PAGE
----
CSI: Ambiguous Sentences

The New York Times yesterday had a story with the dramatic headline DNA Evidence Can Be Fabricated, Scientists Show, explaining that, well, there are nefarious tricks you can pull to falsify DNA evidence, provided you have access to a high-quality biochemical laboratory. The story is a great boon to conspiracy theorists everywhere, especially with this sentence:

Dr. Frumkin is a founder of Nucleix, a company based in Tel Aviv that has developed a test to distinguish real DNA samples from fake ones that it hopes to sell to forensics laboratories.

“See! They’re selling fake DNA samples to forensic laboratories so they can use them to frame me! It’s right there in the New York Times!”

(A real whack job would, of course, draw on the fact that the group is based in Israel, allowing them to double down with some bonus anti-semitism. I thought about putting that into the quotes above, but the Internet being the Internet, somebody would take it seriously…)


  1. #1 Sigmund
    August 18, 2009

    From the article:
    “Nucleix’s test to tell if a sample has been fabricated relies on the fact that amplified DNA — which would be used in either deception — is not methylated, meaning it lacks certain molecules that are attached to the DNA at specific points, usually to inactivate genes.”
    But of course any competent molecular biologist will point out that it is simple to use a simple CpG methyltransferase treatment to methylate the amplified DNA.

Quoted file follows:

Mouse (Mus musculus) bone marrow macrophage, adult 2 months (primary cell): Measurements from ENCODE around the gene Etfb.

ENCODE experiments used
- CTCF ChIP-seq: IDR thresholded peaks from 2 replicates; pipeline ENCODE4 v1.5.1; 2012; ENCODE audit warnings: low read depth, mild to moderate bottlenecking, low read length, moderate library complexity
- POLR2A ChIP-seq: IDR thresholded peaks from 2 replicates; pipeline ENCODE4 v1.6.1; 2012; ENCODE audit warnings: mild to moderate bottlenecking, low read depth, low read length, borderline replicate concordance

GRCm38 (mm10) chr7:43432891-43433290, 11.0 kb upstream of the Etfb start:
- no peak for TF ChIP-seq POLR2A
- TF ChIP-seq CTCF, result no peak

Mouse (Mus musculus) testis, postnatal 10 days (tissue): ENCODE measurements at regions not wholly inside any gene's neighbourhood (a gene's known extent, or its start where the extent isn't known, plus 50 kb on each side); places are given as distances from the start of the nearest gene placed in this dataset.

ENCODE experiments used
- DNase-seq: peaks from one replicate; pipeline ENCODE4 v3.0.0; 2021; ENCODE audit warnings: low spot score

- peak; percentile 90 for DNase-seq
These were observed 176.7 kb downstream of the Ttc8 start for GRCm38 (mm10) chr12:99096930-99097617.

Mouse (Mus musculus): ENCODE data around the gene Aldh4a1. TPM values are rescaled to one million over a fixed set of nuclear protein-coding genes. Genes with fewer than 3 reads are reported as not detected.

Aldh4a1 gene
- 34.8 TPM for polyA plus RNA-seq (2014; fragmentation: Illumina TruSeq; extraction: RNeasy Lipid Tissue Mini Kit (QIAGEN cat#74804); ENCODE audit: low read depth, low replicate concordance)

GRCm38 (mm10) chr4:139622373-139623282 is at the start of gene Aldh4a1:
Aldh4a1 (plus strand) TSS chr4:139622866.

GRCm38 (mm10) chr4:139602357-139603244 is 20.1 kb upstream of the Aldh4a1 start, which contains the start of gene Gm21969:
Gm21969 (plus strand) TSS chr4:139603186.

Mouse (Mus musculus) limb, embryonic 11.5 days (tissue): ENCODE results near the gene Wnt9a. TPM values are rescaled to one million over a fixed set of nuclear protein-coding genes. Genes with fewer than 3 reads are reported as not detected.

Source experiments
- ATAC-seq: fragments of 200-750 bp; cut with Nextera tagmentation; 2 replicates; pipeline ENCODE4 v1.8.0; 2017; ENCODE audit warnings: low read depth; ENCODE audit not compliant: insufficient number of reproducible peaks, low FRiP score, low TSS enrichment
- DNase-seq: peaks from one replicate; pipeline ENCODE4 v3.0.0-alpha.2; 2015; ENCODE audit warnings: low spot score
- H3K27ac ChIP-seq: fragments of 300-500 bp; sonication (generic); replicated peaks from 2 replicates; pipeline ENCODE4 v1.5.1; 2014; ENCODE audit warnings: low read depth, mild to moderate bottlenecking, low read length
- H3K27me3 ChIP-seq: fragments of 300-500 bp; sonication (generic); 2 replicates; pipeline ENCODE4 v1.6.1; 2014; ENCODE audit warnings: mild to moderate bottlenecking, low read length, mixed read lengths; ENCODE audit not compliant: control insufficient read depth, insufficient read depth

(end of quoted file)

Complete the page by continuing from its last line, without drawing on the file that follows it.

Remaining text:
One of the original and best explanations of unscrupulous policemen contaminating evidence is from the OJ Simpson trial. Barry Schreck, Simpsons lawyer, pointed out that the DNA sample the police identified contained EDTA. This is a preservative used to prevent blood samples from clotting (the clear implication being that the DNA sample actually originated in the blood sample Simpson provided to the police, prior to their discovery of suspicious blood spots at the scene of the crime). This was enough to throw the DNA evidence – the strongest evidence against Simpson – into serious, or at least reasonable doubt.

  2. #2 John Bredehoft
    August 18, 2009

    From what I’ve read so far, you appear to be one of the few people that has gone beyond the headline. And while I’ll grant that Nucleix has some motivations, and that (if Nucleix is right) the fake DNA can be detected, there is a whole perception issue that will need to be dealt with. DNA was the only forensic science that escaped the critical eye of the National Academy of Sciences report earlier this year, and now, at least in the public’s eye, DNA can be questioned also. Within 30 days, at least one defense lawyer will cite the FSI Genetics paper in an attempt to throw some evidence out

  3. #3 Excited State
    August 18, 2009

    Intentionally misunderstanding sentences for hilarious effect is one of my favorite hobbies. And misplaced modifiers, like the one above, make for some of the best ones.

    “Hanging in the closet, Joe found his coat.”

  4. #4 Wilson
    August 18, 2009

    @Excited State #3:

    If you don’t already, you would probably enjoy the weekly email newsletter of World Wide Words, by Michael Quinion. Almost every issue has a section called “Sic!” in which he highlights just such sentences, mostly sent in by readers.

  5. #5 laura james
    August 25, 2009

    Thank you for noticing what the so-called journalists seem to repeatedly miss about Nucleix, and that’s the troubling question of commercial gain here. I’d go even further, and did (see link) because I think this company is a crock and doesn’t deserve any more free publicity than it’s already gotten. Is there any reason the actual instructions for faking DNA samples shouldn’t be removed from the internet?

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